Friday, July 24, 2009

so many hands

Shot this with my Sidekick three weeks ago Monday
from the hospital parking lot. I was scarfing Panda stir
fry in my rented PT Cruiser and heading back for the
second half of my first twelve hour day with Grama.
There would be two more weeks of those.

Weeks made of endless days made bearable by the
support network that buoyed under me and held
me afloat. Friends who made time for dinner at the
drop of the hat -- including P&B with barely an hour's
notice saying "we've been waiting for your call all
week" (god I love you guys), and J & salty almonds.

L&J who left their apartment and their plants in my
custody when they scurried off to Rio so I could stem
the hotel hemorrhage -- and let me keep the keys so
I could do it again this weekend. A&T who were
*supposed* to be benefitting by their absence to get
in a little lakeshore time, and instead generously made
room for me.

S with the gift of Boards of Canada when I tweeted
about craving beauty and music (BofC is both and has
sustained me)(along with Death Cab for Cutie, curiously
enough); the b1 boys with their beautiful vitamin bolts
just as my stamina was flagging.

AMcQ (you know who) who hounded Lutheran Pastors at
my request and for my grama's sake when she was
desperate to take communion and they were slow in
coming. (That won't get you into trouble in heaven, will
it anniemcq?)

The kind nurse from Ghana who, in looking after Grama
said to me: "I am so happy for you, to have this time,"
and told me about how she lost her grama suddenly, to
a heart attack, how she missed and hurt every day for
her; and, crying as I cried, held me so we could cry
and keen together.

The emails; the calls; the DMs; the comments. The
hugs and the time it takes to listen when someone is
sobbing and gulping her way through a story. The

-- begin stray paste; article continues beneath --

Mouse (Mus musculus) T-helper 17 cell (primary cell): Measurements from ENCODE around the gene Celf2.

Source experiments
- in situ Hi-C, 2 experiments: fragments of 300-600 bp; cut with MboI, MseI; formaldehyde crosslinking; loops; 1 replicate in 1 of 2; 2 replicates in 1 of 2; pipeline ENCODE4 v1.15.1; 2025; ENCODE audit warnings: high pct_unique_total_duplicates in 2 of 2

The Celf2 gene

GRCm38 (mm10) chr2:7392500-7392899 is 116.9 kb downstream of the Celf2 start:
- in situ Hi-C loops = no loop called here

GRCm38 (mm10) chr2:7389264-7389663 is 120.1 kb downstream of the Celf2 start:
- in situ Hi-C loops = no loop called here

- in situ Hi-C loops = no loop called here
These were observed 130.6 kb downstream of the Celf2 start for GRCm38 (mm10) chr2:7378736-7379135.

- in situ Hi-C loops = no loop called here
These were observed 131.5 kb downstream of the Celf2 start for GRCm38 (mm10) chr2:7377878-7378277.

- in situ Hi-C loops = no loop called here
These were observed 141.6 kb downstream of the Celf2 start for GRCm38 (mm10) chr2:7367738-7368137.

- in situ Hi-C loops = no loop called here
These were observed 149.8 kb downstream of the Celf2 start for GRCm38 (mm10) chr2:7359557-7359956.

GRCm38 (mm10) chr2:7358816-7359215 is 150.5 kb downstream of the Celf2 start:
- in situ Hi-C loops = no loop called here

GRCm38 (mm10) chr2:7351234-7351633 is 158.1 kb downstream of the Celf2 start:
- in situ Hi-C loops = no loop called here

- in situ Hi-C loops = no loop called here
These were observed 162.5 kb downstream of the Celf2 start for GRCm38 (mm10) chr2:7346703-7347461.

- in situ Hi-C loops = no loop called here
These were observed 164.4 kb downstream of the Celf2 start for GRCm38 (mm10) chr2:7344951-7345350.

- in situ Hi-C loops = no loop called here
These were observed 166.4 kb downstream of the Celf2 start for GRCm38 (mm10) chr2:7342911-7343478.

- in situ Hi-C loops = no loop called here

stories from friends who have been here -- A. especially
for telling me how he rubbed his dying grandfather's
feet, so that I thought to rub Grama's, so that she
troubled to ask me the next day, just once "will you
rub my feet?" and never had to ask again.

So many hands.

That refrain first came to my mind when we buried
Harry a few months back and the honor guard saw
him off with gunfire and coordinated step routines.
When the folks filed through the reception hall and
the family told stories about his final days; about
the toll of the Parkinson's; about the hands needed
to care for him.

So many.

Came to mind again when the pallbearers rooted
themselves under his heavy casket and carried it like
rowers carrying their hollow shell to the river so they
can set it to the current.

Thought of it when I joined friends to sit shiva this week
just as soon as I returned to town. Thought of it when we
gathered for three nights successively to read the Kaddish
and to share stories about our friend and surround his
widow with company and comfort. Thought of it when
Grama died on the third and final night.

So many hands.

Came to mind when I thought of the careful attention
we give to the dead (we can't lower our own selves into
our graves); and thought how the dying receive the same
kind of attention as the newly born as I spooned
porridge into my grandmother's mouth and helped
her aids bathe and lotion and powder her frail form.

Because they must. Because none of us can manage
it any other way.

Posting by cameraphone on board Southwest Flight 2001
from Midway to SeaTac. This weekend we bury my Grama.


Lolabola* said...

excellent post. loved the rubbing feet bit. (spent most of my grandma's last night rubbing her hands). So happy you have such a great support group around.

that photo....I thought the concrete was a lake reflecting the trees at first.

anniemcq said...

such a beautiful post, D. Now if only we can remember to take such care with each other in the middle of our journeys.

I'm so glad you've had such good support, and so glad you had such vital time with Grama. I'm so sorry to hear about your friend.

ps: God loves bossy women. I'm good.

pss: my word verification is sperm, which I think is pretty life affirming.

psss: I love you to the moon and back.

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